On the surface, Warrior, helmed by director Gavin O’Connor, is the story of three men each estranged from one another, Paddy Conlon (Nick Nolte) and his two sons, Tommy and Brendan (Tom Hardy and Joel Edgerton, respectively), that end up on a collision course with one another through their participation in a mixed martial arts grand prix, Sparta.
At its core, however, Warrior is more a story of sacrifice and the struggle for redemption than it is knockouts and omoplatas. Drawn apart by alcohol, abuse, sickness and distance, the Conlon family relationship is about as strained as can possibly be. Paddy was an abusive father and husband, and when his wife finally ran, Tommy and Brendan took sides – Tommy that of his ill-stricken mother, and Brendan that of his father and wife to be. As the plot unfolds, each man fights for a specific purpose. Paddy fights for retribution, Brendan for family, and Tommy out of a sense of duty. It is this story of hardship that serves as the engine for Warrior, while MMA just serves as the wheels.
The juxtaposed characters of Tommy and Brendan are played convincingly by Hardy and Edgerton, though, at times, their differences are almost shoved down viewer’s throats. Tommy’s story unfolds amongst the dilapidated streets of Pittsburgh, while Brendan’s story is played out in bright and airy Philadelphia. Tommy carries his burdens with him in the form of pill bottles and brown paper bags, while Brendan shares his worries with his beautiful wife Tess (played by Jennifer Morrison). By the time we see Tommy training in a no frills gym and flipping truck tires while Brendan hits pads to Beethoven, the comparisons start becoming a bit redundant. But this isn’t a product of the acting so much as it is the writing and directing, and it’s easy enough to dismiss these superficialities as they don’t detract from the overall entertainment value of the film.
Where Warrior shines is in its apropos depiction of present day. Tommy is a former Marine haunted by something that occurred during his tour in Iraq. Brendan, a high school physics teacher, and Tess work a combined three jobs, yet are unable to cover their now under water mortgage. Not everyone has been in either of these two situations, but they are struggles that are still very visible today, and this allows compels the viewer to care. While Brendan’s situation makes him the more easily likeable character, Tommy’s is the more complex of the two. His full tale remains somewhat of a mystery until the film’s climax, and Hardy pulls off a balance of anger and compassion that allows Tommy’s character to work.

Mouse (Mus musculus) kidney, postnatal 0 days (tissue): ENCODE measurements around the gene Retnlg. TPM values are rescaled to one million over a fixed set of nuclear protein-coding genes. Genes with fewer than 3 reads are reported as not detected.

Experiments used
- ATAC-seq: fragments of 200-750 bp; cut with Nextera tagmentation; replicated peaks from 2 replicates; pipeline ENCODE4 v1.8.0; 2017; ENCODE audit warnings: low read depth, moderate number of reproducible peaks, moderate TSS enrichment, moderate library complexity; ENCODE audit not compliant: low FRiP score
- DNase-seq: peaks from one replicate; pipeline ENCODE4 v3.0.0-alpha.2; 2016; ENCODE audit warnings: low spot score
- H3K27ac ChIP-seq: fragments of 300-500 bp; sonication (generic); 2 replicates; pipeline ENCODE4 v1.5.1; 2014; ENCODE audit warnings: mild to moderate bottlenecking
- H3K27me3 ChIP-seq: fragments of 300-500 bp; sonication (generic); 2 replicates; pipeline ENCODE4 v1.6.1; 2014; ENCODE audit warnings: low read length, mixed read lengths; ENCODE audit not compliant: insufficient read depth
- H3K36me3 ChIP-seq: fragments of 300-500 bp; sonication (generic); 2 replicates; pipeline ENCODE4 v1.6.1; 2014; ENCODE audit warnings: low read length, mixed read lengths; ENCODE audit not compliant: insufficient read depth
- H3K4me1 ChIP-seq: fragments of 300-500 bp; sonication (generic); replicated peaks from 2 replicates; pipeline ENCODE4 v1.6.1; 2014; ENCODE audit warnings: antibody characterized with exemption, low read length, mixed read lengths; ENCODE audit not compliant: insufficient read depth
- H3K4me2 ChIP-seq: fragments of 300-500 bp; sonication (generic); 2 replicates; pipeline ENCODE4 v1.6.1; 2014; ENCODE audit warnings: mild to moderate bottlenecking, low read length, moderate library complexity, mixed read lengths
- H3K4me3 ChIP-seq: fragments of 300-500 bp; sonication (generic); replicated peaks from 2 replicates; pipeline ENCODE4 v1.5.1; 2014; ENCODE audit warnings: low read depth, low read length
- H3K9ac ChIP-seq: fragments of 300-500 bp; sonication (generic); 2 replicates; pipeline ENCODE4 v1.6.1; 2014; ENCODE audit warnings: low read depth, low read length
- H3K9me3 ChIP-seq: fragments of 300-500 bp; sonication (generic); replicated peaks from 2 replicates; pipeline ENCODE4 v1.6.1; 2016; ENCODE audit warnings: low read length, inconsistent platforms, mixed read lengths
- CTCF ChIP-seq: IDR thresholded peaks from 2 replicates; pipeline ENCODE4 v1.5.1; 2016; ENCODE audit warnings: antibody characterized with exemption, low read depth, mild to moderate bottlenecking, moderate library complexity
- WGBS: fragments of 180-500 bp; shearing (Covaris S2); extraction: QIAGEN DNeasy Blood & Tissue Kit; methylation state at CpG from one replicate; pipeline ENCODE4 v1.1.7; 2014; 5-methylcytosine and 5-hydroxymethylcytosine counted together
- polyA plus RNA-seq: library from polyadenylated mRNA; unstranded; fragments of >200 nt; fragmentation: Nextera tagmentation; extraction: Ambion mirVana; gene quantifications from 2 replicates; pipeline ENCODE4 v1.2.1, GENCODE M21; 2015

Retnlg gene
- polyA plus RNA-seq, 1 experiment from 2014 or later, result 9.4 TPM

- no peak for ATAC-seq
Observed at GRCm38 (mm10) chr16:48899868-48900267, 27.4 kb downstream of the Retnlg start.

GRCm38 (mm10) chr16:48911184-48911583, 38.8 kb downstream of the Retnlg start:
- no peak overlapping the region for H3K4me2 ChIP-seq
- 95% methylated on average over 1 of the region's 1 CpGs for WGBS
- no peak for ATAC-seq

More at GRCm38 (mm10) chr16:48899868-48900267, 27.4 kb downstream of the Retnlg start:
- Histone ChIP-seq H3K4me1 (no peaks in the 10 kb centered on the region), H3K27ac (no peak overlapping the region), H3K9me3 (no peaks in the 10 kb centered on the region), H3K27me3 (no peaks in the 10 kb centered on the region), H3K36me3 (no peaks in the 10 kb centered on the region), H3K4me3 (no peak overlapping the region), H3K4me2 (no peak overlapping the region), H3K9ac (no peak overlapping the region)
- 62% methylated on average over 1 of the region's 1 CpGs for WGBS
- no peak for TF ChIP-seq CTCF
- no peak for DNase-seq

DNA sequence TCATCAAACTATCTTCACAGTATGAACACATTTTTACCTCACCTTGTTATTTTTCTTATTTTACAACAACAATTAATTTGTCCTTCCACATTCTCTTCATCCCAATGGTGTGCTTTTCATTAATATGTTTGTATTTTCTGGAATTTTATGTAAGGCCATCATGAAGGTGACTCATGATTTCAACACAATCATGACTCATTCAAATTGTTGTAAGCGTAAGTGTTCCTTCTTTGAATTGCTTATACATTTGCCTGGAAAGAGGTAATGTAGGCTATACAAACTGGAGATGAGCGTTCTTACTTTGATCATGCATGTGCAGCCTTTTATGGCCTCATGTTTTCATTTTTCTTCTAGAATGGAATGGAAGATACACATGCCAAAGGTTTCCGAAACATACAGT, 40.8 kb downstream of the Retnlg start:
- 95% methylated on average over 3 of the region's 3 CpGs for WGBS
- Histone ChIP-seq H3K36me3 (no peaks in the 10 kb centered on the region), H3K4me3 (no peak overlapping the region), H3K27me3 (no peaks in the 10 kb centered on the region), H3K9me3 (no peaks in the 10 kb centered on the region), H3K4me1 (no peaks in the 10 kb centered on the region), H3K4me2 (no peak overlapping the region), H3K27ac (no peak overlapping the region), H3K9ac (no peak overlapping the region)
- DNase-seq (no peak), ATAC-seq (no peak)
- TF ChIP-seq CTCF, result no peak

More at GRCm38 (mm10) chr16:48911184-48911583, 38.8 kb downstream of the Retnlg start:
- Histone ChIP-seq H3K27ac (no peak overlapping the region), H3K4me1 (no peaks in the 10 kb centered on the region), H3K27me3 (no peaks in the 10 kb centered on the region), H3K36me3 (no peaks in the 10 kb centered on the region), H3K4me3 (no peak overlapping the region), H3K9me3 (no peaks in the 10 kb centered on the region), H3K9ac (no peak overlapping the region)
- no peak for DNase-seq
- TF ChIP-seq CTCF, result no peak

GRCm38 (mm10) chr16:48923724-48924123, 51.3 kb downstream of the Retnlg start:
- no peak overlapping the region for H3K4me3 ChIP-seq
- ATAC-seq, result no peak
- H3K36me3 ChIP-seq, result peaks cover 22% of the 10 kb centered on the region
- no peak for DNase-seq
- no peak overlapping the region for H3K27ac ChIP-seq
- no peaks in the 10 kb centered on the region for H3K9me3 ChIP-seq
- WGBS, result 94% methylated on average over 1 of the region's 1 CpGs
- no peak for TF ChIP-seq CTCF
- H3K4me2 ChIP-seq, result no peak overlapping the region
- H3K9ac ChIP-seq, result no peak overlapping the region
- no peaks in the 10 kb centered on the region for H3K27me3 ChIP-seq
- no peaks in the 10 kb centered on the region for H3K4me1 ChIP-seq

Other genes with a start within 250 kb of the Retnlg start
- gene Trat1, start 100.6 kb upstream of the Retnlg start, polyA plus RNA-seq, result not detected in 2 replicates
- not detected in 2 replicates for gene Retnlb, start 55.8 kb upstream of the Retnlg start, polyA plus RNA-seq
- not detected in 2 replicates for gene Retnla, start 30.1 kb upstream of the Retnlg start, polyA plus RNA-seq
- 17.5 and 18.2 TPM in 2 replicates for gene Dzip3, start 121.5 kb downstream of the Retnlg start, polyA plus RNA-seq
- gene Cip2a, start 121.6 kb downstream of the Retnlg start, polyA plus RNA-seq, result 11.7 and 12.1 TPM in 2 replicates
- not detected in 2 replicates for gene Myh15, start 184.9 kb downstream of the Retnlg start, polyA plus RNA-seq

The present state of MMA is also used convincingly – Fitzy’s boxing gym has given way to Colt’s MMA gym, and while Brendan’s physics students are aware, if not knowledgeable, of the sport, the school Principal believes MMA fighters are a “bunch of animals.” No longer a freak show, but not quite yet a mainstream sport, the depiction of MMA is, on the whole, accurate. One strike begets another, takedowns are used to avoid damage, jiu-jitsu is applied against wrestling, and hip escapes and leverage are applied correctly. There are times when fights in the movie would’ve been stopped by a ref or fight doctor in real life, particularly in the final fight, but my hope is that viewers are able to see the line between Hollywood dramatics and real life. These few moments aside, there is nothing too wildly spectacular to make an MMA fan shake their head in disbelief, and there is nothing too egregiously gruesome to send a soccer mom packing; it does have a PG-13 rating, after all.
The overarching theme of Warrior is tried and true, but that doesn’t take away from its effectiveness, and there is enough emotion and realism in the characters to draw the viewer in. Don’t get me wrong, this is no Life is Beautiful, but the failings and triumphs of the Conlon family are, though at times extreme, ultimately compelling and entertaining.Check out this and more at The Fighting Post